How to Buy A Jersey
That Fits The Difference Between a Men's and Women's Jersey
Not long ago, many manufactures took a men's jersey, sized it down one size, produced it in a pastel pink, and called it a "women's jersey". Women's specific apparel has come a long way since then. Women's jerseys are now cut to fit a "women's" body. In general, women have a much shorter torso than men requiring a shorter jersey length. In order for the jersey to fit without billowing, a women's jersey needs to be cut to accommodate the fullness of a woman's breasts, taper in at the waist, and then flair out a bit to accommodate broader hips. To achieve this curvaceous effect, you usually see that the women's jersey has more pieces than the typical men's cut jersey (usually just a front and back) or; a women's jersey will be made of a fabric that has some stretch, or "give" to accommodate a women's curvier body type.
Most cycling jerseys, even the one's that look and feel like cotton, are made of polyester or a polyester blend so that they have the ability to wick moisture and breath. Although cotton breathes well, it retains moisture and will get heavy with sweat. For that same reason, wearing a cotton undergarment as a base layer under a cycling jersey totally negates the function of jersey. If you need an under garment, wear a polyester t-shirt or other technical layering piece.
More Info on Base Layers click here!
Zipper lengths can vary from 5" to "full length" The purpose of the front zipper is to allow the rider to adjust ventilation by raising and lowering the zipper. Women can now wear a coordinating sport bra under their jerseys and ventilate just like the guys!
The technical reason for elastic hems is to keep the jersey from billowing in the wind. If you are not concerned with wind resistance try the more "relaxed fit" jerseys in cotton blended polyesters that most manufacturers sell as "Mountain Bike", or "Off-Road Apparel". Many do not have elastic in the sleeves or body of the jersey.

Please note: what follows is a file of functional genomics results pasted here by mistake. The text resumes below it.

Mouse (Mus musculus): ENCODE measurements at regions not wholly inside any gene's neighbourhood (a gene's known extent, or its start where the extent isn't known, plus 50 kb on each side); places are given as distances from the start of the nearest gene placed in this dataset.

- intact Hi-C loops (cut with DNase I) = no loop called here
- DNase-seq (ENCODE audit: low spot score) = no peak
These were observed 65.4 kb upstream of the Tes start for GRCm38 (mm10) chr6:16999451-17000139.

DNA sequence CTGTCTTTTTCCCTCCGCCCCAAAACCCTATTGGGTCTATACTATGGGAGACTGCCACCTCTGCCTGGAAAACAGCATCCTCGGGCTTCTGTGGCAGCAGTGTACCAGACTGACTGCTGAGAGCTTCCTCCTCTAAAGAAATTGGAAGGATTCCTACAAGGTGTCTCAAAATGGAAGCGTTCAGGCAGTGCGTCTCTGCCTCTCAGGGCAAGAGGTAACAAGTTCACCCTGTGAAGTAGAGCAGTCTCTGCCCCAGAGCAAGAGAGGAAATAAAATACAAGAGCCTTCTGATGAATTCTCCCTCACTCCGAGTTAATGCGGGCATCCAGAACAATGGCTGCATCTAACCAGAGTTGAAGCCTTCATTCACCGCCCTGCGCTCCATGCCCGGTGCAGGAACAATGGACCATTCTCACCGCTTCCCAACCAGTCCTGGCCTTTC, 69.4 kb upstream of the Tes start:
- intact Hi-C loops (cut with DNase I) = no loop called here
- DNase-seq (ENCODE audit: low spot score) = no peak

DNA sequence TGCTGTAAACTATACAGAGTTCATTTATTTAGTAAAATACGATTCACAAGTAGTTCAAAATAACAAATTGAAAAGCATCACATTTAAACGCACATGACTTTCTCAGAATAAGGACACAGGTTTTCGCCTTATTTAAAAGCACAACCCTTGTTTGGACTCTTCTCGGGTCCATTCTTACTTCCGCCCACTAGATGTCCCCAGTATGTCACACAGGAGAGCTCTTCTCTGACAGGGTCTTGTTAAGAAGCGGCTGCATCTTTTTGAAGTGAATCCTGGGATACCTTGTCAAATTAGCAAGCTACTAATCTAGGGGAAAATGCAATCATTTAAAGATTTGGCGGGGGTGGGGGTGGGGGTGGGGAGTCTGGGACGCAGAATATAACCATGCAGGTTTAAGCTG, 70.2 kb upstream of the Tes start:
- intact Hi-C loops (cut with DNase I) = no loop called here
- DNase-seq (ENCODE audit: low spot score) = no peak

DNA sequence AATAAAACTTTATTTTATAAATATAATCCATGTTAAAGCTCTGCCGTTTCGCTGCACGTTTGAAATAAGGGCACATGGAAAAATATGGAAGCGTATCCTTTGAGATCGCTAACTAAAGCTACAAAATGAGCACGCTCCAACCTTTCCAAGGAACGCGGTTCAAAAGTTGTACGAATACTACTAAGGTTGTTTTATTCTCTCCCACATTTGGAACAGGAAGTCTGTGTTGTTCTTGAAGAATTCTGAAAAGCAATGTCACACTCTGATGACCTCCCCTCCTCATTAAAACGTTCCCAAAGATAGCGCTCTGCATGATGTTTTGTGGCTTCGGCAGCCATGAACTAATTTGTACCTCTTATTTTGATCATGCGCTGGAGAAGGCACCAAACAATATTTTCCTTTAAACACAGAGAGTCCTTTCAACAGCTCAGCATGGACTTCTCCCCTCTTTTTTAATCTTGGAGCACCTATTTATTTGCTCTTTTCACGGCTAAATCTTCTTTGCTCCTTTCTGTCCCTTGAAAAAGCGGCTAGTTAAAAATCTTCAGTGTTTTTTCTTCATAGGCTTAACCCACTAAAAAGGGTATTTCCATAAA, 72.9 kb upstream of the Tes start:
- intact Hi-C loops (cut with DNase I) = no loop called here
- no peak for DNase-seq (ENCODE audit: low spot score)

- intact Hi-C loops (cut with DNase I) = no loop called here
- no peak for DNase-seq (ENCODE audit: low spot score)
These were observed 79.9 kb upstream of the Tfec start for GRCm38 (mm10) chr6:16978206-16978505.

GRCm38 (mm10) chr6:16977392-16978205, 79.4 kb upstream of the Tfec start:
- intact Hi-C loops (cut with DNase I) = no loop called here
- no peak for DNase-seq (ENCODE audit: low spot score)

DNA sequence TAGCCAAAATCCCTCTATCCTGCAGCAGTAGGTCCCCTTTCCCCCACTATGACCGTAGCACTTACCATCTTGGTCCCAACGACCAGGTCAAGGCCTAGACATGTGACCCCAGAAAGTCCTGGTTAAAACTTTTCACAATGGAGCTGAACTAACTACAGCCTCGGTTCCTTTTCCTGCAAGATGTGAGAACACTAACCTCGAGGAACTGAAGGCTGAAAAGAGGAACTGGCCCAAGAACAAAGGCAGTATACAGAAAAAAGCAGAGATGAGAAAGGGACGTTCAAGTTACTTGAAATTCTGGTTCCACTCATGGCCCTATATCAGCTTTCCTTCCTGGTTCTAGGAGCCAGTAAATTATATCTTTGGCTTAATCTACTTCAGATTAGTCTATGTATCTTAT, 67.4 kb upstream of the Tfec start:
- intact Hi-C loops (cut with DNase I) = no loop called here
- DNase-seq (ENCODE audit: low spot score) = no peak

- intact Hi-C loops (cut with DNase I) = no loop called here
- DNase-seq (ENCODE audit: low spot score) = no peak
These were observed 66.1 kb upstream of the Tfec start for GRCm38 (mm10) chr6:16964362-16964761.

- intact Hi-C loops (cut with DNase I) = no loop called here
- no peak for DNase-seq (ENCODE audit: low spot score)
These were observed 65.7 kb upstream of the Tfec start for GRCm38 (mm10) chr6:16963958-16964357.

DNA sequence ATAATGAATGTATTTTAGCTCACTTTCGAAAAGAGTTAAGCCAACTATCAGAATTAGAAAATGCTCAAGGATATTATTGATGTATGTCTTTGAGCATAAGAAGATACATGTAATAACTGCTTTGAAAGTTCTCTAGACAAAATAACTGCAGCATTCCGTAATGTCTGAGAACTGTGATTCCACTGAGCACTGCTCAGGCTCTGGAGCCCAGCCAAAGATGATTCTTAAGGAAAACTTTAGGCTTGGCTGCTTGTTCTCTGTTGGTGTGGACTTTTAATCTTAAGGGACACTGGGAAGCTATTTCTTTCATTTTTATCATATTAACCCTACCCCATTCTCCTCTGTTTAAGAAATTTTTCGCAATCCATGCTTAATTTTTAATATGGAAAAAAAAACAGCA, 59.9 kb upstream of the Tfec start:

Traditional European racing jerseys have three pockets across the back. With the advent of off road riding, many jerseys now have zipper pockets to secure valuable such as wallets, keys and cell phones- a very important feature if you are riding off-road where losing keys or a cell phone could cause an extreme hardship.
Jersey sizing and fit are the most difficult issue to consider in selecting a jersey. Jersey size and fit vary from company to company so it is important to really check the fit of a particular companies jersey before ordering. If you are buying for a team or club, make sure to request a "fit kit" so that everyone on the team can try on a sample and determine their correct size before ordering. For more information on ordering team and club apparel, click here.
There are two styles of jerseys on the market these days... the traditional "European" cut racing jersey, and the more "relaxed fit" or "club style" American jersey. As the number of recreational riders has increased, manufacturers have developed jersey cuts that fit the average american male. This means a larger chest circumference, larger sleeve circumference, and a looser more comfortable fit through the belly area. "European" cut cycling jerseys on average run two sizes smaller that their American counterpart... the "Relaxed fit" or "Club Fit" style jersey. That means that a size medium in a "European" cut may fit like an X-small in a "Relaxed Fit". The best way to determine how the jersey fits is to ask for the chest and neck measurements on the garment just as you would if you were buying a dress shirt in a department store. Most companies now supply detailed "size and fit charts" on their web site. Take the time to check the fit of a company's jersey before making a purchase via mail order or over the internet. It will save you time and extra shipping charges.